The pilot of D-ETDK, who was flying in loose formation with a group of similar aircraft, slowed his aircraft to increase separation from the aircraft ahead. His aircraft then encountered an updraught from airflow over a ridge and stalled. He lost control of the aircraft and deployed the ballistic recovery system (BRS), but there was insufficient time for the aircraft to achieve a stabilised descent before it struck the ground.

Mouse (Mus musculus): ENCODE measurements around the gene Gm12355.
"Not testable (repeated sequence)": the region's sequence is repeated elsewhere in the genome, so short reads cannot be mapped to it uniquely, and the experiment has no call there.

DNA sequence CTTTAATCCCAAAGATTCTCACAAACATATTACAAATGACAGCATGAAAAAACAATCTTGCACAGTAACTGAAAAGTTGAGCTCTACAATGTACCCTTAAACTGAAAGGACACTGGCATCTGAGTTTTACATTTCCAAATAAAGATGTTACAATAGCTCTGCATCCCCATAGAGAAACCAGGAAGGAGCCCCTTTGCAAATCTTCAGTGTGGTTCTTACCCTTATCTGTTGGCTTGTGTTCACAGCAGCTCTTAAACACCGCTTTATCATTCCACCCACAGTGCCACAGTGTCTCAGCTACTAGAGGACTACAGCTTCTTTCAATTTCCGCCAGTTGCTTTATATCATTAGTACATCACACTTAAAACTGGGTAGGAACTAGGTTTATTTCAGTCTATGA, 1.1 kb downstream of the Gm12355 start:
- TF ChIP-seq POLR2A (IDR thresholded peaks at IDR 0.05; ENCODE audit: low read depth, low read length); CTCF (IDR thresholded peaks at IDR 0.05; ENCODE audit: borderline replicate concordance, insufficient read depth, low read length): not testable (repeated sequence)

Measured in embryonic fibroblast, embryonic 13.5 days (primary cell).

The investigation concluded that the stall and subsequent loss of control were made more likely because: the aircraft was susceptible to turbulence and wind gradient because of its low inertia; the Centre of Gravity (CG) was probably behind the aft limit; and the aircraft’s speed had been reduced to maintain separation from other aircraft joining the circuit.
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